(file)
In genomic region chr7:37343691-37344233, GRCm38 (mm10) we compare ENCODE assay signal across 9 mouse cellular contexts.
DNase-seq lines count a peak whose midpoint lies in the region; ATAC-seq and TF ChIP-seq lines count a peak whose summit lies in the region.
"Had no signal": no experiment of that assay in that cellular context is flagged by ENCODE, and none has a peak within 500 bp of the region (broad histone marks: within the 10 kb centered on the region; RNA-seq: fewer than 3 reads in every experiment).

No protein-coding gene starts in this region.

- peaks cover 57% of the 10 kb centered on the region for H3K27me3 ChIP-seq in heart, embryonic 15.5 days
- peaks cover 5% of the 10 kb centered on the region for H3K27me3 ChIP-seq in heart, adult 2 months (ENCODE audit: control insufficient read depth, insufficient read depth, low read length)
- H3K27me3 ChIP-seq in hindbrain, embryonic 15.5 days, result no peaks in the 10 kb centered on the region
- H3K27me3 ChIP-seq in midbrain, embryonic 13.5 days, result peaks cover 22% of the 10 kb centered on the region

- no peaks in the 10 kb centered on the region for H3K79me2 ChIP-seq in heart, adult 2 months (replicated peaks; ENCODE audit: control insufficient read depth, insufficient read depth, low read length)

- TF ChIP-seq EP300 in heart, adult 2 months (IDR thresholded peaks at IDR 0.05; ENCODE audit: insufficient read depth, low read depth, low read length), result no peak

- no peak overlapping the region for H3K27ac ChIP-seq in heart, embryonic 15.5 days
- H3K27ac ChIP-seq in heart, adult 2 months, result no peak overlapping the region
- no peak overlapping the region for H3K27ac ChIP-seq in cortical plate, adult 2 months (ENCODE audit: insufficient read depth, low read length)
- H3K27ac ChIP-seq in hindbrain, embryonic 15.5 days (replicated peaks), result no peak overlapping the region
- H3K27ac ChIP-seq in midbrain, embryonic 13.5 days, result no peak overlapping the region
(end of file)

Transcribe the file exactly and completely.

In genomic region chr7:37343691-37344233, GRCm38 (mm10) we compare ENCODE assay signal across 9 mouse cellular contexts.
DNase-seq lines count a peak whose midpoint lies in the region; ATAC-seq and TF ChIP-seq lines count a peak whose summit lies in the region.
"Had no signal": no experiment of that assay in that cellular context is flagged by ENCODE, and none has a peak within 500 bp of the region (broad histone marks: within the 10 kb centered on the region; RNA-seq: fewer than 3 reads in every experiment).

No protein-coding gene starts in this region.

- peaks cover 57% of the 10 kb centered on the region for H3K27me3 ChIP-seq in heart, embryonic 15.5 days
- peaks cover 5% of the 10 kb centered on the region for H3K27me3 ChIP-seq in heart, adult 2 months (ENCODE audit: control insufficient read depth, insufficient read depth, low read length)
- H3K27me3 ChIP-seq in hindbrain, embryonic 15.5 days, result no peaks in the 10 kb centered on the region
- H3K27me3 ChIP-seq in midbrain, embryonic 13.5 days, result peaks cover 22% of the 10 kb centered on the region

- no peaks in the 10 kb centered on the region for H3K79me2 ChIP-seq in heart, adult 2 months (replicated peaks; ENCODE audit: control insufficient read depth, insufficient read depth, low read length)

- TF ChIP-seq EP300 in heart, adult 2 months (IDR thresholded peaks at IDR 0.05; ENCODE audit: insufficient read depth, low read depth, low read length), result no peak

- no peak overlapping the region for H3K27ac ChIP-seq in heart, embryonic 15.5 days
- H3K27ac ChIP-seq in heart, adult 2 months, result no peak overlapping the region
- no peak overlapping the region for H3K27ac ChIP-seq in cortical plate, adult 2 months (ENCODE audit: insufficient read depth, low read length)
- H3K27ac ChIP-seq in hindbrain, embryonic 15.5 days (replicated peaks), result no peak overlapping the region
- H3K27ac ChIP-seq in midbrain, embryonic 13.5 days, result no peak overlapping the region